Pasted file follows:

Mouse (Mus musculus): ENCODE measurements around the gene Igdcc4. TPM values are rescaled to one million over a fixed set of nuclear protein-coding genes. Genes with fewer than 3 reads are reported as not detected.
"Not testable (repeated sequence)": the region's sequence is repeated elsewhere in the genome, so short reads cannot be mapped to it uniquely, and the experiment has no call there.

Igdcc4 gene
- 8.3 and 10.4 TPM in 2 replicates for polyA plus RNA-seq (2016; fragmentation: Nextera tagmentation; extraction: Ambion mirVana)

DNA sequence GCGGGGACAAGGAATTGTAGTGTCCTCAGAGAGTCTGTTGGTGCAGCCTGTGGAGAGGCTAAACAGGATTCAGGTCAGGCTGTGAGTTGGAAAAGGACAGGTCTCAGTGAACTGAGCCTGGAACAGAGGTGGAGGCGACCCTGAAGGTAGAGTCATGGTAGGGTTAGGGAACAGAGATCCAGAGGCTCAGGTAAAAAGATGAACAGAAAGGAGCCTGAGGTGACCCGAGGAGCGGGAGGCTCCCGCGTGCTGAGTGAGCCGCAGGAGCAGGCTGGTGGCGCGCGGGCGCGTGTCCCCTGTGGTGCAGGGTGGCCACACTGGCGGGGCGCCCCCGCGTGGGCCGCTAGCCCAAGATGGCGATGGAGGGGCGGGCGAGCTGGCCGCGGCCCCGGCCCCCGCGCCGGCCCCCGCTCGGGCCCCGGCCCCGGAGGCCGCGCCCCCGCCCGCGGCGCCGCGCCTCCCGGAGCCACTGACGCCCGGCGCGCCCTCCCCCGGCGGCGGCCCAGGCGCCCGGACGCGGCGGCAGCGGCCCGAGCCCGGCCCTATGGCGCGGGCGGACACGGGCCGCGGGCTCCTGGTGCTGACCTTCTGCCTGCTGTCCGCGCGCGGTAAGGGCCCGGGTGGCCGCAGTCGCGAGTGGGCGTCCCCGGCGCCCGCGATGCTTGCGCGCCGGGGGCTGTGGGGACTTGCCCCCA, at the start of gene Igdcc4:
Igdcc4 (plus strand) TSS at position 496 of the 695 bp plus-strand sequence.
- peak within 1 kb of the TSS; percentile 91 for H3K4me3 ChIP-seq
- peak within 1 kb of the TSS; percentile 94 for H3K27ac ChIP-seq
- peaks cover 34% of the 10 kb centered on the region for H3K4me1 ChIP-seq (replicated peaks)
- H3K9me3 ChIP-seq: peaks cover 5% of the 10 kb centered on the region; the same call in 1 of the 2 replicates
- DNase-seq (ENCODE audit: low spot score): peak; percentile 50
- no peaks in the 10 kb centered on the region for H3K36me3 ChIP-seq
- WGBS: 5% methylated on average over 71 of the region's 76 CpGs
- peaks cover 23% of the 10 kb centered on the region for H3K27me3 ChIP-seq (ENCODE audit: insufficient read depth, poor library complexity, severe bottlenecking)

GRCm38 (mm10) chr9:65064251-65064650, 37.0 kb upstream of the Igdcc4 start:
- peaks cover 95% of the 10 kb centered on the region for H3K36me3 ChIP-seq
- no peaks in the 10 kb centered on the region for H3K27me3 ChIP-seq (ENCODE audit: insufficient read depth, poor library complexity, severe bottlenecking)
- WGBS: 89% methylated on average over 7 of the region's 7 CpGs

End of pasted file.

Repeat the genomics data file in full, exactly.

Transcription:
Mouse (Mus musculus): ENCODE measurements around the gene Igdcc4. TPM values are rescaled to one million over a fixed set of nuclear protein-coding genes. Genes with fewer than 3 reads are reported as not detected.
"Not testable (repeated sequence)": the region's sequence is repeated elsewhere in the genome, so short reads cannot be mapped to it uniquely, and the experiment has no call there.

Igdcc4 gene
- 8.3 and 10.4 TPM in 2 replicates for polyA plus RNA-seq (2016; fragmentation: Nextera tagmentation; extraction: Ambion mirVana)

DNA sequence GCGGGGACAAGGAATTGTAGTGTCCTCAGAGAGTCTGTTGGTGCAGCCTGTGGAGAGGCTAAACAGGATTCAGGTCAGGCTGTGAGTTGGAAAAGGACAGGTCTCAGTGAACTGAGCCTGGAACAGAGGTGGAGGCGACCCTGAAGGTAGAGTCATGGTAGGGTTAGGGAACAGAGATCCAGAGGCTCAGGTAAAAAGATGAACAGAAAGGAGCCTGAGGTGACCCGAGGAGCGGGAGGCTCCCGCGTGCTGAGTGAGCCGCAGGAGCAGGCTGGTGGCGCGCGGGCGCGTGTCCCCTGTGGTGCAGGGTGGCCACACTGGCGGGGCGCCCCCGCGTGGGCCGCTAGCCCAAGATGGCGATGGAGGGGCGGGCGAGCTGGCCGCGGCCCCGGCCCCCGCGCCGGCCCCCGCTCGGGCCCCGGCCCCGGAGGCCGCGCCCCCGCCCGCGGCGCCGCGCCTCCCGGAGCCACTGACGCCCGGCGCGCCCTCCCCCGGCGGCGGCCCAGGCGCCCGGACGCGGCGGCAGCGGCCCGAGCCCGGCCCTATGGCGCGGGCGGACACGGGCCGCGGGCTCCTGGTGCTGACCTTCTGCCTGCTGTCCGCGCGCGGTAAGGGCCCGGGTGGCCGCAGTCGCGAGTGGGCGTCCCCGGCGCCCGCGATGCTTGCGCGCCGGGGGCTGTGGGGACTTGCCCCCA, at the start of gene Igdcc4:
Igdcc4 (plus strand) TSS at position 496 of the 695 bp plus-strand sequence.
- peak within 1 kb of the TSS; percentile 91 for H3K4me3 ChIP-seq
- peak within 1 kb of the TSS; percentile 94 for H3K27ac ChIP-seq
- peaks cover 34% of the 10 kb centered on the region for H3K4me1 ChIP-seq (replicated peaks)
- H3K9me3 ChIP-seq: peaks cover 5% of the 10 kb centered on the region; the same call in 1 of the 2 replicates
- DNase-seq (ENCODE audit: low spot score): peak; percentile 50
- no peaks in the 10 kb centered on the region for H3K36me3 ChIP-seq
- WGBS: 5% methylated on average over 71 of the region's 76 CpGs
- peaks cover 23% of the 10 kb centered on the region for H3K27me3 ChIP-seq (ENCODE audit: insufficient read depth, poor library complexity, severe bottlenecking)

GRCm38 (mm10) chr9:65064251-65064650, 37.0 kb upstream of the Igdcc4 start:
- peaks cover 95% of the 10 kb centered on the region for H3K36me3 ChIP-seq
- no peaks in the 10 kb centered on the region for H3K27me3 ChIP-seq (ENCODE audit: insufficient read depth, poor library complexity, severe bottlenecking)
- WGBS: 89% methylated on average over 7 of the region's 7 CpGs